Materia Inc., a Pasadena-based chemical technology company, has the first rights to further develop and commercialize Piers' technology, which is licensed through UTI. Materia was keen to add Piers' technology to their library of catalysts to make their portfolio more versatile.

The Piers catalyst is related to the Nobel Prize-winning family of catalysts known as the Grubbs catalyst, named for their discoverer Robert Grubbs of Caltech. The Piers system has unique chemical attributes that Materia is hoping to exploit in new applications. While not yet as widely used as the Grubbs catalyst, there is strong growth potential for the Piers catalyst due to its high reactivity.

Mechanistic insights into the ruthenium-catalysed diene ring-closing metathesis reaction by Edwin F. van der Eide and Warren E. Piers is published in Nature Chemistry at http://www.nature.com/nchem/index.html.

Leanne Yohemas | EurekAlert!
Further information:
http://www.ucalgary.ca

Further reports about: CHEMISTRY Materia Nature Immunology Nobel Prize chemical reaction chemist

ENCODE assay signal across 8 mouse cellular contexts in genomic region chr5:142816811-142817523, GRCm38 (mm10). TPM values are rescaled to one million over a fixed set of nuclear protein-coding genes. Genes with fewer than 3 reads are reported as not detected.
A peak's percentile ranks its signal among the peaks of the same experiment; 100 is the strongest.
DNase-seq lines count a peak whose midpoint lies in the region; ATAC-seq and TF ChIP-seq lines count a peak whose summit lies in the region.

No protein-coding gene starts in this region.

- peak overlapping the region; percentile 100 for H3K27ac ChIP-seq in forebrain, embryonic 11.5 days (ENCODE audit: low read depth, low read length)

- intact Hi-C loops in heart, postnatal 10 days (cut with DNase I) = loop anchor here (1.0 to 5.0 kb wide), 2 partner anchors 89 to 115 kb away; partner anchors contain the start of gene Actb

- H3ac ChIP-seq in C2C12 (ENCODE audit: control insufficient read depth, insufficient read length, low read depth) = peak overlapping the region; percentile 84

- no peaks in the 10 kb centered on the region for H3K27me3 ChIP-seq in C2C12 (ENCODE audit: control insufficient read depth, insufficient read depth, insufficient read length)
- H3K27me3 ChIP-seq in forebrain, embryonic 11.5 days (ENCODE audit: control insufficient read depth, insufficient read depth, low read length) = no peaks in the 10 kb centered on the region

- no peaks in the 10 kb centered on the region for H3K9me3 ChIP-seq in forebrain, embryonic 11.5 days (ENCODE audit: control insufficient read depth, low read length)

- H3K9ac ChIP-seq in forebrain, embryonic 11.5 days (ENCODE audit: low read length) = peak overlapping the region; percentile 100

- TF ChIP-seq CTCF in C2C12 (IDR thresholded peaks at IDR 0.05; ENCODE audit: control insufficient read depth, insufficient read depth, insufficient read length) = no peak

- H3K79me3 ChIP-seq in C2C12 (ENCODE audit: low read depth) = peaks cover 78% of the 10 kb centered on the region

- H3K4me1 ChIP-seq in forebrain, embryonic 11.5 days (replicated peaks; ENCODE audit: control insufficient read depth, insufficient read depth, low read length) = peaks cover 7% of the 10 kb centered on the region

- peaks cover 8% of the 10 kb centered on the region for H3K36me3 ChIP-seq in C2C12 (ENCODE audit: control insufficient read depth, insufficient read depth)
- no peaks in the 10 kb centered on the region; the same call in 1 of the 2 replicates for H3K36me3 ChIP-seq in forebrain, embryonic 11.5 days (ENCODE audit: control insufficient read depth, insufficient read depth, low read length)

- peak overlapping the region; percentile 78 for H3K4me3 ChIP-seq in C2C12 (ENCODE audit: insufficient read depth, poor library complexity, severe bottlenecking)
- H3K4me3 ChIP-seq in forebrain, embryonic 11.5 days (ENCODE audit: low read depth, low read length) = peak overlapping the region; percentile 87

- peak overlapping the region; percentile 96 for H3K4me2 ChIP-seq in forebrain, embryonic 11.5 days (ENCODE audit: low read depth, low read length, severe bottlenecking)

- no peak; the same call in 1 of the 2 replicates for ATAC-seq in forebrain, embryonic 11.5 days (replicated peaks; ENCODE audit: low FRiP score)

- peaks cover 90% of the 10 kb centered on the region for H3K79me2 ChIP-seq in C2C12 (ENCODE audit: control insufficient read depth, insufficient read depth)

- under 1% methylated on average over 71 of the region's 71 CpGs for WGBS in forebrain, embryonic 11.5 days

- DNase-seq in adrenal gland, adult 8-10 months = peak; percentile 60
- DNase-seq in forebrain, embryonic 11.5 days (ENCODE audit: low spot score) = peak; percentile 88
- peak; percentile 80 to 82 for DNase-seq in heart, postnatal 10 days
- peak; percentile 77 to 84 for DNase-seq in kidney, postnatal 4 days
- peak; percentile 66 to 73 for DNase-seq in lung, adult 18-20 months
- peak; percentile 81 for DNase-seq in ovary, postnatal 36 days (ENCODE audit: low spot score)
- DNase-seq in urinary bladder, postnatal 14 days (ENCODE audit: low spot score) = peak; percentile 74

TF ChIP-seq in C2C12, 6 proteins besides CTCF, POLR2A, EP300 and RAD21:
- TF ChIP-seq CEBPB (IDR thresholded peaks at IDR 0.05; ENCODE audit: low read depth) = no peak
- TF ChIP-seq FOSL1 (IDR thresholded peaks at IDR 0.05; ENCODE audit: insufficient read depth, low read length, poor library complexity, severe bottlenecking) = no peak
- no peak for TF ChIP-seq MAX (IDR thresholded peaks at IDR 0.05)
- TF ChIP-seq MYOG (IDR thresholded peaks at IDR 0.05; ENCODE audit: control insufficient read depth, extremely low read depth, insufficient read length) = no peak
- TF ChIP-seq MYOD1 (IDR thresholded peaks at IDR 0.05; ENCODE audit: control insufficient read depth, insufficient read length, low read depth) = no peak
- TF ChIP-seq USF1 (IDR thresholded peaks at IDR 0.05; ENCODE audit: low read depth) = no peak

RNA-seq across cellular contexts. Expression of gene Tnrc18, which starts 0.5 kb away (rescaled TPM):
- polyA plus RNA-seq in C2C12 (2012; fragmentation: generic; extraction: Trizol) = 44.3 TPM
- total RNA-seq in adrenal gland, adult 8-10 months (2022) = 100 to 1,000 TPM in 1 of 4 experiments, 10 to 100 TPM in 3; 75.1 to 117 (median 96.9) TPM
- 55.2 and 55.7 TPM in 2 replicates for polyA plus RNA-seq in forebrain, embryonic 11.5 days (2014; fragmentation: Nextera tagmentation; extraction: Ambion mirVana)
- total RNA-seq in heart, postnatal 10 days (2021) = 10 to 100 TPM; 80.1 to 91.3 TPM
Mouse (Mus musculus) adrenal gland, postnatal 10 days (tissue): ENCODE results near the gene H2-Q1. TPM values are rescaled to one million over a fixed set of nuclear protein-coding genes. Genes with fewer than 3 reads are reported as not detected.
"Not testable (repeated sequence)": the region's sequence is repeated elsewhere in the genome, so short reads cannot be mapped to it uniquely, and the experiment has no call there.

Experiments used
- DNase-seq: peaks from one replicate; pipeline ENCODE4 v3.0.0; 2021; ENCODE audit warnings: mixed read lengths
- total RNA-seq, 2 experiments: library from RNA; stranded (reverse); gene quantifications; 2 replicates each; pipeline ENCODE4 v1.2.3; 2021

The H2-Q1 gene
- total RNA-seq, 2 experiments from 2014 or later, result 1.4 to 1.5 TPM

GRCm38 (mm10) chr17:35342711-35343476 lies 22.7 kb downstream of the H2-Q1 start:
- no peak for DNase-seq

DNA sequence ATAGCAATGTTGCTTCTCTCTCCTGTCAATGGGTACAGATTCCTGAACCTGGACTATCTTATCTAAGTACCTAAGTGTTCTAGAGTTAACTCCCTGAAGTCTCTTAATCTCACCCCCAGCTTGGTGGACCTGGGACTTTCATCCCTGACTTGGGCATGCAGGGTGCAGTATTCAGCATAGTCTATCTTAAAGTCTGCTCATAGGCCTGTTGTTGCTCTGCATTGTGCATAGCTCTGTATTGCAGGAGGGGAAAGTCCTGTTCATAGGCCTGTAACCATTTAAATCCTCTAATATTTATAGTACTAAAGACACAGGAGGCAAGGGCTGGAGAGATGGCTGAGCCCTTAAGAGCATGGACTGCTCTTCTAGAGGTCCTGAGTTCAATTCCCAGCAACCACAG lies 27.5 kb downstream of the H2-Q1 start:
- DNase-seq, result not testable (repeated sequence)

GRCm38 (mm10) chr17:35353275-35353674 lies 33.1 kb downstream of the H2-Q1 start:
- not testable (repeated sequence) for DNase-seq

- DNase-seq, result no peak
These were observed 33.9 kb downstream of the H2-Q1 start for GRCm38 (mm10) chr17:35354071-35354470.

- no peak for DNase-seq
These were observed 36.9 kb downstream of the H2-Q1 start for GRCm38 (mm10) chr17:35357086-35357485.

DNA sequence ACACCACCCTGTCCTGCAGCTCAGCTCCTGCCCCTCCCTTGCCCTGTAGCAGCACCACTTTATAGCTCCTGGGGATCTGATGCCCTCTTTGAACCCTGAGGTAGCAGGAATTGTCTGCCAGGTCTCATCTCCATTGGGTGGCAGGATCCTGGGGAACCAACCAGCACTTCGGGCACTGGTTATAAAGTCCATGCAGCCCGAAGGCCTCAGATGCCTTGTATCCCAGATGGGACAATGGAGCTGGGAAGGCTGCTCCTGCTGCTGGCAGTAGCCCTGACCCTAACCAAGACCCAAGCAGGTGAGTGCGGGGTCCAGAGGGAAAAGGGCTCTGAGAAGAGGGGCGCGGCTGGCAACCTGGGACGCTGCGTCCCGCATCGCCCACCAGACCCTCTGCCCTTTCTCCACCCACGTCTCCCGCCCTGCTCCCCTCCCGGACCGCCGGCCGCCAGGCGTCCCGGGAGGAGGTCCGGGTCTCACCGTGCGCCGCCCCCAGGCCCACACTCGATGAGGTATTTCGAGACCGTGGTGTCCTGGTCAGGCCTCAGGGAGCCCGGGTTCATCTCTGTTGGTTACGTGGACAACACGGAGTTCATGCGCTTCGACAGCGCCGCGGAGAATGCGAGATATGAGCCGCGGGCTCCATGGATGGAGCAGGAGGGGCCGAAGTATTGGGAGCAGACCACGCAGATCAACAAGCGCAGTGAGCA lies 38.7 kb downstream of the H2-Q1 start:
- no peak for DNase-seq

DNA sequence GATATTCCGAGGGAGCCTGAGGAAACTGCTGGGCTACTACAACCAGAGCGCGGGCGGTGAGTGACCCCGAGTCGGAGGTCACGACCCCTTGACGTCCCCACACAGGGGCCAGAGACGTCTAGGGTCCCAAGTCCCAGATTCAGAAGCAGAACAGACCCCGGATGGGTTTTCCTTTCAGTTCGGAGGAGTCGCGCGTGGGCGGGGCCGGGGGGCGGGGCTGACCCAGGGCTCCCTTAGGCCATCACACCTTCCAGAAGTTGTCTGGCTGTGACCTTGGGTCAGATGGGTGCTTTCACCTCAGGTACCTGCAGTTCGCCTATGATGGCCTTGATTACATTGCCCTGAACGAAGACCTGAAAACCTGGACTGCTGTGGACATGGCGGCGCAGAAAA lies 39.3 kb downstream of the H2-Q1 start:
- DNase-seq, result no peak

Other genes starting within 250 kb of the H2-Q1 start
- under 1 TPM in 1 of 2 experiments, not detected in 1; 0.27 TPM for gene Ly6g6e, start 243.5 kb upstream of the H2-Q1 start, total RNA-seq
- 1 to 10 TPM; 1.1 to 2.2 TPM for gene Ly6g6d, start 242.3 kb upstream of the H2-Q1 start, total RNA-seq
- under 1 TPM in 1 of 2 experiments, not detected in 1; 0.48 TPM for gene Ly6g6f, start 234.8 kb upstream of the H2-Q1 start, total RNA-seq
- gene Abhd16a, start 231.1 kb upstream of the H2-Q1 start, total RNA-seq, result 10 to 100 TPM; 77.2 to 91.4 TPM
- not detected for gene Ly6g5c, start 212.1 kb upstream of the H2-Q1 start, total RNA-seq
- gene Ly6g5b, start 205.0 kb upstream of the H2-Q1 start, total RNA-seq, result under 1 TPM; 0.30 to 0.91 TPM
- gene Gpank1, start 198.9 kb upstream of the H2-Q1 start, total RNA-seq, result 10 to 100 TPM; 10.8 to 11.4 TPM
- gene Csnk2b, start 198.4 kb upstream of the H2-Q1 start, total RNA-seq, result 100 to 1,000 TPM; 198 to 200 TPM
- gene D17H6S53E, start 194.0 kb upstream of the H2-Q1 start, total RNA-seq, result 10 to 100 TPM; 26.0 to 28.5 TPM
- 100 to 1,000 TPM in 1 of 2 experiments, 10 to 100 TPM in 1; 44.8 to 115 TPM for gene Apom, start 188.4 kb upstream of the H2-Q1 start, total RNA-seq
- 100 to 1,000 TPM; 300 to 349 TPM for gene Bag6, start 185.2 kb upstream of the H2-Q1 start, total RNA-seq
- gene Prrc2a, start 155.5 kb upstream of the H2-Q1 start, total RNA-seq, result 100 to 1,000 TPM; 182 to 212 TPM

More articles from Life Sciences:

nachricht Zebrafish's near 360 degree UV-vision knocks stripes off Google Street View
22.06.2018 | University of Sussex

nachricht New cellular pathway helps explain how inflammation leads to artery disease
22.06.2018 | Cedars-Sinai Medical Center

All articles from Life Sciences >>>

The most recent press releases about innovation >>>

Die letzten 5 Focus-News des innovations-reports im Überblick:

Im Focus: Temperature-controlled fiber-optic light source with liquid core

In a recent publication in the renowned journal Optica, scientists of Leibniz-Institute of Photonic Technology (Leibniz IPHT) in Jena showed that they can accurately control the optical properties of liquid-core fiber lasers and therefore their spectral band width by temperature and pressure tuning.

Already last year, the researchers provided experimental proof of a new dynamic of hybrid solitons– temporally and spectrally stationary light waves resulting...

Im Focus: Overdosing on Calcium

Nano crystals impact stem cell fate during bone formation

Scientists from the University of Freiburg and the University of Basel identified a master regulator for bone regeneration. Prasad Shastri, Professor of...

Im Focus: AchemAsia 2019 will take place in Shanghai

Moving into its fourth decade, AchemAsia is setting out for new horizons: The International Expo and Innovation Forum for Sustainable Chemical Production will take place from 21-23 May 2019 in Shanghai, China. With an updated event profile, the eleventh edition focusses on topics that are especially relevant for the Chinese process industry, putting a strong emphasis on sustainability and innovation.